SAN DIEGO — Navy officials said Monday morning that the fire ravaging the amphibious assault ship Bonhomme Richard for a second day has reached temperatures as high as 1,000 degrees and it is still burning in various portions of the ship.
Smoke and fumes continued to affect the skyline and air throughout San Diego.
Rear Adm. Philip Sobeck, the commander of Expeditionary Strike Group 3, said Monday morning that the fire is in the superstructure of the ship and its upper decks and that the ship's forward mast has collapsed.
"There's obviously burn damage all the way through the skin of the ship and we are assessing that as we kind of go through each compartment," he said. "Right now the priority is to get the fire out so that we can take a complete assessment."
He said the flames are two decks away from the area in the ship where a million gallons of oil is stored. He said that is "a concern," but he's confident the fire can be kept away from it.
About 400 sailors and fire crews from across the San Diego waterfront are fighting the blaze and helicopters are doing water drops. So far Helicopter C Combat Squadron 3 has dumped 415 buckets on board.
Water from the firefighting is causing the ship to list to one side, he said, but Navy personnel are working to pump the water off.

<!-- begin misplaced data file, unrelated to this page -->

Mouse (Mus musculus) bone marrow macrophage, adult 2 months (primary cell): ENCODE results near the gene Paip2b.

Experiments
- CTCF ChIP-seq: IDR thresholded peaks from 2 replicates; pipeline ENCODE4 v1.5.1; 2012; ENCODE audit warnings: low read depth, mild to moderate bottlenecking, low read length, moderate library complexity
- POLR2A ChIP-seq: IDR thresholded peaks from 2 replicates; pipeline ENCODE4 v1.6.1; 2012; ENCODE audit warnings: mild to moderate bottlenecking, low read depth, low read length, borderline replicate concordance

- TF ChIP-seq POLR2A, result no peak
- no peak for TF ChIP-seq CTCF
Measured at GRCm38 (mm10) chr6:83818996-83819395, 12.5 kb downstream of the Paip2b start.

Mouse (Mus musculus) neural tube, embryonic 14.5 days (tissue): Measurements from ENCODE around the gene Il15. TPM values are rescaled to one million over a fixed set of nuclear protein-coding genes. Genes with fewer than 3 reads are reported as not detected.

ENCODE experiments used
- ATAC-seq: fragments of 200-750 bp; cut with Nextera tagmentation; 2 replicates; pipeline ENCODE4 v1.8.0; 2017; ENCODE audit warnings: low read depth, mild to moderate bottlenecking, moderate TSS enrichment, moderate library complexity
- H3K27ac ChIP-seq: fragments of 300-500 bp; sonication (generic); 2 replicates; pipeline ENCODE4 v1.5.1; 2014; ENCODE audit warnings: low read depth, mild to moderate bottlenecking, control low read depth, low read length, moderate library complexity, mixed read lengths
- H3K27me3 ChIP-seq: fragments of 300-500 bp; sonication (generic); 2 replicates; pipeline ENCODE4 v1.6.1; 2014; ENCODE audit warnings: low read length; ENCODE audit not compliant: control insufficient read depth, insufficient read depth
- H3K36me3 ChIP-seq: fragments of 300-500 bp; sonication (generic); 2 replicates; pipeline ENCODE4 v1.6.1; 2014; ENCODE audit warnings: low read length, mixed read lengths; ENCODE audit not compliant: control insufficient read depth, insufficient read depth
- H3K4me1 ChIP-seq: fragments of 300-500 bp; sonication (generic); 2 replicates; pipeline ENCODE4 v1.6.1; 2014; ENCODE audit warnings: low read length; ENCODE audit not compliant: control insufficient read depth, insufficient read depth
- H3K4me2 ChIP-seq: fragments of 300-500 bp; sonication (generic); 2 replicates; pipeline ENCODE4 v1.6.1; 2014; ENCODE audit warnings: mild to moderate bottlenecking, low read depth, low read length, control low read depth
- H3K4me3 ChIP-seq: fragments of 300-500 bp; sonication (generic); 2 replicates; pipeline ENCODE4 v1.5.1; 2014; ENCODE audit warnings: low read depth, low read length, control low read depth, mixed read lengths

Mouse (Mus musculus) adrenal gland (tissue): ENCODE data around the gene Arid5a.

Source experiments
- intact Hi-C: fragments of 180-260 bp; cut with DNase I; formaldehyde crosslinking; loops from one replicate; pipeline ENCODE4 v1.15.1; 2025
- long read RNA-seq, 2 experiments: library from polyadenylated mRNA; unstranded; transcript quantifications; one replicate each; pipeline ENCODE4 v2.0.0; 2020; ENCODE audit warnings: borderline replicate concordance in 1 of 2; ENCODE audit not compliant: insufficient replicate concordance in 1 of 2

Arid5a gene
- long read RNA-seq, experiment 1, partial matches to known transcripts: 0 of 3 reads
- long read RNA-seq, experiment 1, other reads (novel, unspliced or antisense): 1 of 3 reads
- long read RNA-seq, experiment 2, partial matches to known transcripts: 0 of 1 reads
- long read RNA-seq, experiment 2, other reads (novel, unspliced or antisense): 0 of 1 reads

The cause of the fire still is unknown. Sobeck said it may have been begun in a cargo area known as the deep V storage area. There are large storage boxes, called triwall boxes, that are the size of pallets that burned.
Sobeck said that although the ship was under maintenance, none of it was in the storage area.
And because the ship was under maintenance, its Halon system, which emits a gas that starves a fire of oxygen, was not active, he said.
So far, 34 sailors and 23 civilians have been treated, mostly for minor injuries related to firefighting. Five are still in the hospital in stable condition.
The fire began around 8:30 a.m. Sunday morning in the ship's lower cargo hold, Sobeck said.
Some observers, including former sailors and naval experts, have questioned on social media whether the Navy will scuttle the ship, but Sobeck said Monday he believes the Navy will ultimately repair the ship.
Amphibious assault ships are used to deploy Marines in amphibious landings. During operations, the ships conduct flight operations with helicopters and jet aircraft, such as the AV-8B Harrier and its replacement, the F-35 B Lightning.
While deployed, these ships carry more than 2,000 sailors and Marines.
Sobeck said Sunday that all sailors are trained from boot camp to fight fires on ships.
This is one of the biggest fires on a Navy ship outside of combat.
In 1967, a fire on the aircraft carrier Forrestal killed more than 130 sailors after a rocket accidentally fired on the flight deck and ignited several explosions. The episode has been used as a lesson on how to tackle safety procedures aboard Navy vessels, Dukat said.
The George Washington, a nuclear-powered aircraft carrier, caught fire in 2008 when oil was improperly stored on the craft. At least 37 sailors were injured in the fire that took 12 hours to put out and cost $70 million in repairs.